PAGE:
Israel: Contract postal workers demand permanent job status

Histadrut union federation takes membership dues but ignore struggle

Sixty five Jewish and Arab temporary workers employed by manpower agencies and working as typists in ’Do`ar Israel’ (’Israel Mail’) are involved in a struggle to be accepted immediately as permanent workers and for this status to start from day one of their employment at ’Do`ar Israel’.

All the workers have worked in this job for between 5 to 15 years. Like all the 1,000 contract workers (employed by three separate agencies) at ’Do`ar Israel’, they work beside permanent workers, doing the same type of work, but on a far worse conditions. Israeli workers suffered the same attacks as workers around the world; the bosses are trying to take back all the improvements in working conditions achieved in the last century and to return to the super exploitation of the 19th century.

One of these attacks has been to institute a regime which pays wages not on the basis of hours worked but on quotas filled. So, the typists in ’Do`ar Israel’, who type addresses on envelopes via a computer system, get no pay for any time “wasted” during delays and malfunction of office equipment.

During some of shifts this could be two hours or even more. Although the official length of their work shift is six hours, because they are not supposedly employed full-time, this situation forces them to lengthen their shifts to be able to reach a ‘minimum quota’ – therefore a minimum wage.

No matter how unclear the handwriting on a letter might be, these workers are allowed no more than seven seconds to decipher it and to type in the data. After that time, an hourglass appears on the computer screen, reminding them that they have just lost the pay for this letter. A 1,000 letters per hour is a minimum, no matter what. Under these conditions, many prefer to work non-stop (during which they are not able to eat or drink), to be able to increase their salary by just a small amount.

Some of these typists develop wrist injuries, as a result, but still, even with producing 1,600 letters per hour, they barely reach a minimum wage. Many of them finish a working month with less than 3,000 Shekels (about €540). The minimum wage in Israel, for a full time job, is 3,335 Shekels. In the past, attempts at fighting back against these conditions ended with sackings and increased threats against those who remained. The daily threat of dismissal is compounded by being treated like slaves: they are constantly yelled at by supervisors, and called "animals". Often the women are called "Pustemas" (a sexist curse, which can be translated as a "stupid woman", or literally in its original Ladino language, "an infected wound").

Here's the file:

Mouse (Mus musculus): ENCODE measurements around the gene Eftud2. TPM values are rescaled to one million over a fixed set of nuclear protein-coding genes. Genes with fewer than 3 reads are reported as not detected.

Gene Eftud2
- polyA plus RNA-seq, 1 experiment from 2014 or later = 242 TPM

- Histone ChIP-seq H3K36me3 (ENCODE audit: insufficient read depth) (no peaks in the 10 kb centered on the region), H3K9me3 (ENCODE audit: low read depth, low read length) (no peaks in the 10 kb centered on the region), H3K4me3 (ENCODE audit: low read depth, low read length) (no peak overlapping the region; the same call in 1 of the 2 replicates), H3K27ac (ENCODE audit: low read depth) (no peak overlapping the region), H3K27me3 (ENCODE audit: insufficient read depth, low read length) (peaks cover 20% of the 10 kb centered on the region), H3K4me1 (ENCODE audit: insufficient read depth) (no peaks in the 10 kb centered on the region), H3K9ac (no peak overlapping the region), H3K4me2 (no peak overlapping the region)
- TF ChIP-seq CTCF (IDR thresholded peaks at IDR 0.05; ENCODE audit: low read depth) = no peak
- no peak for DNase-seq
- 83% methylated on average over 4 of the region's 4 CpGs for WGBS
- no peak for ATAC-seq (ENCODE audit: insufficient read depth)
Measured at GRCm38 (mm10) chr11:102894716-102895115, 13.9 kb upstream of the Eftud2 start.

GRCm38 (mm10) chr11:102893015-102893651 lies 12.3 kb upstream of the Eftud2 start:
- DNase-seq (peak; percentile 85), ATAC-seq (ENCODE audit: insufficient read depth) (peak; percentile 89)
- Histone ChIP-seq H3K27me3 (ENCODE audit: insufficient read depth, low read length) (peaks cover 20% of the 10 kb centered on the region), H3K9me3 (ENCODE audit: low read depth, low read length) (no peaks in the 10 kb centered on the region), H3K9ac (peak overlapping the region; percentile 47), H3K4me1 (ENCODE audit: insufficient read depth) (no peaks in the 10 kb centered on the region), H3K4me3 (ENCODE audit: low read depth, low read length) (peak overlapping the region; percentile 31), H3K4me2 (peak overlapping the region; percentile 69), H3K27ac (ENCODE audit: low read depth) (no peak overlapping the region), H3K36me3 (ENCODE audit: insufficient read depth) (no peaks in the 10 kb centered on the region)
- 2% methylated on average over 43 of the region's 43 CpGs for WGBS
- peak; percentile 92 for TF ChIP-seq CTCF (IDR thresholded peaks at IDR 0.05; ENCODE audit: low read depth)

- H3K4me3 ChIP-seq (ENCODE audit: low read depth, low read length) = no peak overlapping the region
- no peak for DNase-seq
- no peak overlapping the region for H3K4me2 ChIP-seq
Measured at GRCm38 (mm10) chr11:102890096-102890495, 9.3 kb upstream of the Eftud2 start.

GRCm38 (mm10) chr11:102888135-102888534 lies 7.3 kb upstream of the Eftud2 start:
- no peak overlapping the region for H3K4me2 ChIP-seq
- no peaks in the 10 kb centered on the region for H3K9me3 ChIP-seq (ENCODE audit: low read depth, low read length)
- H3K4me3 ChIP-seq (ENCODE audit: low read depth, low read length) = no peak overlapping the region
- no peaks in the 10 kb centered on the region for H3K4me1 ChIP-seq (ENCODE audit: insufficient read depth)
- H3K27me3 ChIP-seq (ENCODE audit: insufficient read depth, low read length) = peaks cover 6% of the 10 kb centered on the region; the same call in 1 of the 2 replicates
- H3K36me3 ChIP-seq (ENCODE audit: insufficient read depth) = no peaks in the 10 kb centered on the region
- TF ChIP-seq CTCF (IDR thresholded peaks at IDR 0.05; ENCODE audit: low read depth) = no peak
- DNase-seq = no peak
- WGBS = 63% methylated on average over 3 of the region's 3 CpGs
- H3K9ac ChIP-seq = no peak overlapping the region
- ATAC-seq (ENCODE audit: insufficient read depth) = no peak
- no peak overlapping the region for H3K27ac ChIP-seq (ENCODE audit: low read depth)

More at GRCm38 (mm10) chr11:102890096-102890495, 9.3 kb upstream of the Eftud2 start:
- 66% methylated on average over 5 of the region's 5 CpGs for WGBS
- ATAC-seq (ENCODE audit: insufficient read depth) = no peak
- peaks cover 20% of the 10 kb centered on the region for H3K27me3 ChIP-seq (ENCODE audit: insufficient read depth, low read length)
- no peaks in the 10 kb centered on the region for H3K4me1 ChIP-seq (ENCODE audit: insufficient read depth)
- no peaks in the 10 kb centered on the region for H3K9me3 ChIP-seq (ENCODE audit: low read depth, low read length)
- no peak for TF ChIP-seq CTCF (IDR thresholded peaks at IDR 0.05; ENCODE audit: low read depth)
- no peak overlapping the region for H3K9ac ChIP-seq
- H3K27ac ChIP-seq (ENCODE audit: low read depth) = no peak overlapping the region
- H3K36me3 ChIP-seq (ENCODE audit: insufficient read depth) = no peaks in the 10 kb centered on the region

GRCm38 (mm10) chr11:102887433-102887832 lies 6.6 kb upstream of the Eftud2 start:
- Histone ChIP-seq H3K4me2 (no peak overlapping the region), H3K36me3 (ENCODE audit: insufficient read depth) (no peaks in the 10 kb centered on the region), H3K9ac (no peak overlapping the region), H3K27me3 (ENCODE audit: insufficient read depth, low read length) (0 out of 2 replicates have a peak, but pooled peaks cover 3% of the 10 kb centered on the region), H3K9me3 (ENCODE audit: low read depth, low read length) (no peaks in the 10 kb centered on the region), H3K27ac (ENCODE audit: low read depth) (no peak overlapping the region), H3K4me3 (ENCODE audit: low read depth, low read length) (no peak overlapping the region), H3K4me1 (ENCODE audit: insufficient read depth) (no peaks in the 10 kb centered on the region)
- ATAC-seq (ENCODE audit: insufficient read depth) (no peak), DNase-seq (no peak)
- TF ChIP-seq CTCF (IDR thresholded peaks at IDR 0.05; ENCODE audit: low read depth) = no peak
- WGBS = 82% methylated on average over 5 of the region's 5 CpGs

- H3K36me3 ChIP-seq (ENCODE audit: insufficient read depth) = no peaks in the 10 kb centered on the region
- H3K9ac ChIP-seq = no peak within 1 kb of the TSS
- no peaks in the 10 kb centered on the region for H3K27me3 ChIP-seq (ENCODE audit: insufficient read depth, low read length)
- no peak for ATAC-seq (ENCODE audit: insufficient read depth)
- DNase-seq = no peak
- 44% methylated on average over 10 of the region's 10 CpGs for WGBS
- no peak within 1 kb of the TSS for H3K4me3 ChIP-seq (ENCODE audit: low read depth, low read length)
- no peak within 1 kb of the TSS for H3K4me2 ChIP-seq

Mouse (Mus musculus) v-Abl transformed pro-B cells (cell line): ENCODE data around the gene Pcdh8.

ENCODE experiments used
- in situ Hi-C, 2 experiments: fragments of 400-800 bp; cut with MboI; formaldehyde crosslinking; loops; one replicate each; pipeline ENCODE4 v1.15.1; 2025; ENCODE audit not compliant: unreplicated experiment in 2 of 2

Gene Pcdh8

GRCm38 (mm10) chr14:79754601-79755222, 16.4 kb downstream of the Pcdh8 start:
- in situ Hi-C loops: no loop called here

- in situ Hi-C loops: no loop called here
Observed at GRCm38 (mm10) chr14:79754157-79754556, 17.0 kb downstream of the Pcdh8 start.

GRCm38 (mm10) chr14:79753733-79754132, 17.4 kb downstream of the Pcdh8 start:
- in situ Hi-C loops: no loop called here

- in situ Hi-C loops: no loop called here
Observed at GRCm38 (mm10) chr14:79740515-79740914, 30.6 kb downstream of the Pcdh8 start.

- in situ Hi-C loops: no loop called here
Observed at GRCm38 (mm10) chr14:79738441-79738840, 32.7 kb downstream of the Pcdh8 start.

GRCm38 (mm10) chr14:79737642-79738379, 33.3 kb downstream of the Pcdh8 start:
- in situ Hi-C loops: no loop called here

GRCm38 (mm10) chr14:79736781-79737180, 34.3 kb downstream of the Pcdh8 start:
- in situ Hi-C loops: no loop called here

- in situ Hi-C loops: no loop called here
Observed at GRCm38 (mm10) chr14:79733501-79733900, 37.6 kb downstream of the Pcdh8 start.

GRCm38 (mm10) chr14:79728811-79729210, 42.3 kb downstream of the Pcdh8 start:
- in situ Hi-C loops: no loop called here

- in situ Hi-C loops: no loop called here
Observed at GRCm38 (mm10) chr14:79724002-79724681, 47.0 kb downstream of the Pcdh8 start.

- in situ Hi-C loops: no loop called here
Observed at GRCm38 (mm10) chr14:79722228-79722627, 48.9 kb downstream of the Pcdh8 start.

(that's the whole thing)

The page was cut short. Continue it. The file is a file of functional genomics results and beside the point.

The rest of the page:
"You have a stupid job – any retard could do it"

A supervisor of the international company ’Manpower’ (one of the richest 500 corporations in the world) told some workers: "You have a stupid job – any retard could do it". In August 2005, Tami Amzaleg, one of the typists, became ill with cancer. After 7 years work, she was immediately dismissed with just 4000 Shekels compensation.

Now, these courageous workers are leading a struggle to put an end to the sweatshop they work in and to get the same conditions as permanent workers. In June 2006, they filed a lawsuit, as a first step.

The Israeli Mail Authority began to be privatised almost a year ago, transforming itself into a business company – ’Do`ar Israel’. The government promised an improvement in service and lower prices. It took just two weeks for Mail prices to soar by 12%. It is the profit game now! Post offices in remote areas were closed and the frequency of mail delivery to such places was reduced. People in some distant towns need to wait three days to receive their daily newspaper. The permanent workers, members of the Histadrut (main trade union federation, with 700 000 members), opposed privatisation, and plan to organise demonstrations.

Unfortunately, the Histadrut leadership never really conducted any serious battles against privatisation of any of previously state-owned industries. The new chairman of the Histadrut, Ofer Eyni, does not hide his opposition to the idea of a struggle against privatisation or of strikes. Eyni gives the appearance of trying to do everything he can to please big business interests, including strengthening their ’divide-and-rule’ policy inside workplaces across the country. A year ago, Eyni signed an agreement with the mail management, stating that no workers would be accepted as permanent if a lawsuit was filed by the workers against the company. Presently, the mail management says it will fire the 3,000 permanent workers who work for the company if it is forced to hire the contract workers as permanent staff. At the same time, the Histadrut leadership still recognises a ‘workers’ committee’ which is unrepresentative of the workforce.